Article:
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Fleet back fishing

Iceland's fishing industry has burst into activity following the end of the ten-week seamen's strike that began in December.

Much of the fleet was on the starting blocks, ready to sail as soon as the results of the unions' membership ballot was announced, and much of the pelagic fleet left the quays that evening.

Two of Síldarvinnslan's pelagic vessels, Börkur and Beitir, were on their way back to discharge 5200 tonnes of capelin between them, less than 24 hours after leaving, and others have reported heavy fishing and a strong capelin migration along the south coast of Iceland.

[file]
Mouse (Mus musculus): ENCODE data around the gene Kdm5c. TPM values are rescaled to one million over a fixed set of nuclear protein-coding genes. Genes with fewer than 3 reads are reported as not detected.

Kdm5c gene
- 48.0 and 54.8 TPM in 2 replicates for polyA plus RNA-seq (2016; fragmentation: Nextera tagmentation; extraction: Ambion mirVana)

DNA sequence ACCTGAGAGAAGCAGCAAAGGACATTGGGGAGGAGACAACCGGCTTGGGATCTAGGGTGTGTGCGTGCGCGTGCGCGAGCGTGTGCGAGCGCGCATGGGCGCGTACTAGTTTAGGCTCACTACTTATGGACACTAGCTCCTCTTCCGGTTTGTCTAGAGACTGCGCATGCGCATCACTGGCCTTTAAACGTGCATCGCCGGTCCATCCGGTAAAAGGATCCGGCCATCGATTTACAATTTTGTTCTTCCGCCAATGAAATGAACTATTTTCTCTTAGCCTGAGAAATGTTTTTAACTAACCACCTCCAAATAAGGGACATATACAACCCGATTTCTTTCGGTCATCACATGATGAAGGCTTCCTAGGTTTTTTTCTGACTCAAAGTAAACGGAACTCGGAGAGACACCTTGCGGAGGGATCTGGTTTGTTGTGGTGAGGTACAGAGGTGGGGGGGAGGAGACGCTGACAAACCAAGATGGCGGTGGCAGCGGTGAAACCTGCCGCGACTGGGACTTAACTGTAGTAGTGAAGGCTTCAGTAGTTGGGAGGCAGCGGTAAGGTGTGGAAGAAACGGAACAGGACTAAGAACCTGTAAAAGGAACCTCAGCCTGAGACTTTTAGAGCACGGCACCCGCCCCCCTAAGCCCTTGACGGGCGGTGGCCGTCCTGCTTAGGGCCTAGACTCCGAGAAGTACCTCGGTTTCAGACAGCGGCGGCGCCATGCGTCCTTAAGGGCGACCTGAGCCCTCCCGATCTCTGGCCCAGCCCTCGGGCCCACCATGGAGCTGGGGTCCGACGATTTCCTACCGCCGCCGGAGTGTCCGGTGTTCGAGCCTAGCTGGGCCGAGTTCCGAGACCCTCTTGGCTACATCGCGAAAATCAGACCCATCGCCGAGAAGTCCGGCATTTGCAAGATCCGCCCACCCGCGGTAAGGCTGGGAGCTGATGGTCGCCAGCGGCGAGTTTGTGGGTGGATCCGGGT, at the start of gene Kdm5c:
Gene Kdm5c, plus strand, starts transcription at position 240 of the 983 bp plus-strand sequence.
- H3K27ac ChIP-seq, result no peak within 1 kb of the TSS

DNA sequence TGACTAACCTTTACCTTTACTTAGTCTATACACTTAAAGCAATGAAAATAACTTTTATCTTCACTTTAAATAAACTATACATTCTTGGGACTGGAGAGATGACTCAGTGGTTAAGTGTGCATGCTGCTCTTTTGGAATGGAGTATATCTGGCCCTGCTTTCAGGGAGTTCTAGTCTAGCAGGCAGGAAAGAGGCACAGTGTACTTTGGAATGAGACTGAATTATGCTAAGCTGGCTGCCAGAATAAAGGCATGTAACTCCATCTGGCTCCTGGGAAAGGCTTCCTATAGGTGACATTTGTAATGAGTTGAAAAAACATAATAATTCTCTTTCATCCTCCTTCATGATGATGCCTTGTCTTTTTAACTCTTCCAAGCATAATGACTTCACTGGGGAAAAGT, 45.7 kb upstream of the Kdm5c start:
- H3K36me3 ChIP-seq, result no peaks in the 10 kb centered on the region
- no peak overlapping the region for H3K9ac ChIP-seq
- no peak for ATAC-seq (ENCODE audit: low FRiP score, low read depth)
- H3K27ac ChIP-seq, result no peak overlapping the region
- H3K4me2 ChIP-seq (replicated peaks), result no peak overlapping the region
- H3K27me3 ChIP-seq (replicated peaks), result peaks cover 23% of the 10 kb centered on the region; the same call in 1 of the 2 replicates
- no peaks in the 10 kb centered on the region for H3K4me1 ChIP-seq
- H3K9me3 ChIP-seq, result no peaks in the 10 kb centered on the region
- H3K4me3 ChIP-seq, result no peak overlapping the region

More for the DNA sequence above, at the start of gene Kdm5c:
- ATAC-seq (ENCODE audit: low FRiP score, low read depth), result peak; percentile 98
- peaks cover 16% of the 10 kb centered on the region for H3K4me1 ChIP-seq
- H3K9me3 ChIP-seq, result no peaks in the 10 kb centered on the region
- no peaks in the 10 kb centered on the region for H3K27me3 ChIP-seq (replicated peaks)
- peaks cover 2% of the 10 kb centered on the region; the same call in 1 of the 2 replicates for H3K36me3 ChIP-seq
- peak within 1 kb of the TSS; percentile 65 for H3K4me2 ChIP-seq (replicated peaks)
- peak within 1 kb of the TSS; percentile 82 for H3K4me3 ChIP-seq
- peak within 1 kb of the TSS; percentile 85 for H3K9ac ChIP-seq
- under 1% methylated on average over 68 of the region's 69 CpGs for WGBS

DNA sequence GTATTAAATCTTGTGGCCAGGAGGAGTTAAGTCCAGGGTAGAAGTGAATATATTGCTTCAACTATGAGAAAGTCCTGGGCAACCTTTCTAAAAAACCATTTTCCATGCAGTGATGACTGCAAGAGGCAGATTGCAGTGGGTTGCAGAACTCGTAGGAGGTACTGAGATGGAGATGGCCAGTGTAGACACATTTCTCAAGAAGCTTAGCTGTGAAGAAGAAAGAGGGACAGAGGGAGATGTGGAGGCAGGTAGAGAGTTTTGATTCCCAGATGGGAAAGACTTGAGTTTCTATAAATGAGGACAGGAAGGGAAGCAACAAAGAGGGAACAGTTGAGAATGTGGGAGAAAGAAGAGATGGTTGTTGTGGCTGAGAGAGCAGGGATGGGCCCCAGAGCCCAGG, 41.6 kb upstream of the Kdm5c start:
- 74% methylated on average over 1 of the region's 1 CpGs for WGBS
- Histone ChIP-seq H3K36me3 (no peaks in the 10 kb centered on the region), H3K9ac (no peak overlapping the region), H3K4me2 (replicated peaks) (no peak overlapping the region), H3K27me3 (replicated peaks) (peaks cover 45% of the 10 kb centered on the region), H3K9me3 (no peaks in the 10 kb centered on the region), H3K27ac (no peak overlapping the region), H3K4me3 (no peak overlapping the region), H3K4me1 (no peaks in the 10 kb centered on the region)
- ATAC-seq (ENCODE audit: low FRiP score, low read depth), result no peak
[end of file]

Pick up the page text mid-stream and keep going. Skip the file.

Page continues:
The last few weeks of the capelin season are always a buzz of activity as the pelagic fleet copes with the quota coming to an end and the point at which the migration comes to an end, while also coping with some of the most difficult weather conditions of the year as the vitally important capelin roe fishery takes place in the couple of weeks at the end of February and into early March.

This year the fishery has been delayed as an initial research survey indicated a low abundance of capelin, with a low quota set, but the tension increased as the results of a second survey meant that the quota was boosted, increasing the prospects of being able to make the most of the roe season. In contrast to the bleak outlook the surveys indicated, the pelagic fleet is reporting a strong abundance of capelin off the coast, moving rapidly westwards.

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